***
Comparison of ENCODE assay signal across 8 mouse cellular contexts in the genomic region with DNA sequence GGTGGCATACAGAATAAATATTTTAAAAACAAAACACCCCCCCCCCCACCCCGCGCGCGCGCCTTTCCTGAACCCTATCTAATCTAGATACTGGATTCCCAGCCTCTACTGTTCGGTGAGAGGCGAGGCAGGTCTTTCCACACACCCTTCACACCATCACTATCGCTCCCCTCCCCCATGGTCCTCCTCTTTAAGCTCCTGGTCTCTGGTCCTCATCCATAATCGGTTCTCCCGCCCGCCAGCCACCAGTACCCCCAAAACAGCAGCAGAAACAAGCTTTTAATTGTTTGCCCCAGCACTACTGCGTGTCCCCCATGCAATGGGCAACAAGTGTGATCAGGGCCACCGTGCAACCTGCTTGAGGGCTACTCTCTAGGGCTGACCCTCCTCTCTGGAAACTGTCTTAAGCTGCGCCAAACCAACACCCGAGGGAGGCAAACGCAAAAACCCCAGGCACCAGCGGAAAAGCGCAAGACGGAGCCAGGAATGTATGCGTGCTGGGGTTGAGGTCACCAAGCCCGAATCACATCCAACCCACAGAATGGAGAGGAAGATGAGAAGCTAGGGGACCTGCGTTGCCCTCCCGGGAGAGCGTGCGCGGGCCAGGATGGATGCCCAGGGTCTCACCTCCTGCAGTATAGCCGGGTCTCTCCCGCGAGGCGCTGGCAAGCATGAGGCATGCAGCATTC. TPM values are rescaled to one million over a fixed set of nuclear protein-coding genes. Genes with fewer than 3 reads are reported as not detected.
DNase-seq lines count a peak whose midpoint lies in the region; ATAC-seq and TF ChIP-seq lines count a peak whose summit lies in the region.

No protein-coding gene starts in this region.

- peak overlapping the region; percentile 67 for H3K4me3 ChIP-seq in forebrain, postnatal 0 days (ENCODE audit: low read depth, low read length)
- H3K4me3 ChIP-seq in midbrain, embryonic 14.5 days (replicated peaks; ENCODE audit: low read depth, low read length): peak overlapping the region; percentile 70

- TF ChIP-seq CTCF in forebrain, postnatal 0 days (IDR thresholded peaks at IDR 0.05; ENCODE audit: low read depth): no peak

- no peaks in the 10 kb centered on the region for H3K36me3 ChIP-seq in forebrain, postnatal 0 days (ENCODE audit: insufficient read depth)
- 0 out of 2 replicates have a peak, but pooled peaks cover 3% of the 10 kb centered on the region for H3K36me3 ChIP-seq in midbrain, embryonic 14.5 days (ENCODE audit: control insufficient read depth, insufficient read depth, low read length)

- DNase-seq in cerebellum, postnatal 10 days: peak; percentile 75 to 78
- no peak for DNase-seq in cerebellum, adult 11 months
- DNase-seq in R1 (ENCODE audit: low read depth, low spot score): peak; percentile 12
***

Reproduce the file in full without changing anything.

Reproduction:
Comparison of ENCODE assay signal across 8 mouse cellular contexts in the genomic region with DNA sequence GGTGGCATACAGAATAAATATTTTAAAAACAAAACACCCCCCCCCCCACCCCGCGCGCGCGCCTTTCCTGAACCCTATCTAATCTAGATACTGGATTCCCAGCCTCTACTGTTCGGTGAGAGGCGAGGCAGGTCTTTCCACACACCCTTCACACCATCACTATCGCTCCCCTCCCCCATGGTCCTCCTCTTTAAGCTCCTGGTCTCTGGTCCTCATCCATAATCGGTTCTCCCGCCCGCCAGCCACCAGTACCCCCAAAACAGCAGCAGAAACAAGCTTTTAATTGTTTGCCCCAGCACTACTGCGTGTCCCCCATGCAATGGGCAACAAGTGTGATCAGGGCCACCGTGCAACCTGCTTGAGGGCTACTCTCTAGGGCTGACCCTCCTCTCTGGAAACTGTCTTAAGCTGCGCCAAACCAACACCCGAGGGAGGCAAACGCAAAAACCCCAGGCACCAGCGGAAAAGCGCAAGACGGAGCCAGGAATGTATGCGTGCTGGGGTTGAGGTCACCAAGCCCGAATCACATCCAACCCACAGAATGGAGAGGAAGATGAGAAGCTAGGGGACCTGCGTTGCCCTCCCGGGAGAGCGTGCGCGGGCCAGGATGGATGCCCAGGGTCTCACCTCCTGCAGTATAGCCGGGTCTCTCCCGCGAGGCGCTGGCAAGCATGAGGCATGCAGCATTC. TPM values are rescaled to one million over a fixed set of nuclear protein-coding genes. Genes with fewer than 3 reads are reported as not detected.
DNase-seq lines count a peak whose midpoint lies in the region; ATAC-seq and TF ChIP-seq lines count a peak whose summit lies in the region.

No protein-coding gene starts in this region.

- peak overlapping the region; percentile 67 for H3K4me3 ChIP-seq in forebrain, postnatal 0 days (ENCODE audit: low read depth, low read length)
- H3K4me3 ChIP-seq in midbrain, embryonic 14.5 days (replicated peaks; ENCODE audit: low read depth, low read length): peak overlapping the region; percentile 70

- TF ChIP-seq CTCF in forebrain, postnatal 0 days (IDR thresholded peaks at IDR 0.05; ENCODE audit: low read depth): no peak

- no peaks in the 10 kb centered on the region for H3K36me3 ChIP-seq in forebrain, postnatal 0 days (ENCODE audit: insufficient read depth)
- 0 out of 2 replicates have a peak, but pooled peaks cover 3% of the 10 kb centered on the region for H3K36me3 ChIP-seq in midbrain, embryonic 14.5 days (ENCODE audit: control insufficient read depth, insufficient read depth, low read length)

- DNase-seq in cerebellum, postnatal 10 days: peak; percentile 75 to 78
- no peak for DNase-seq in cerebellum, adult 11 months
- DNase-seq in R1 (ENCODE audit: low read depth, low spot score): peak; percentile 12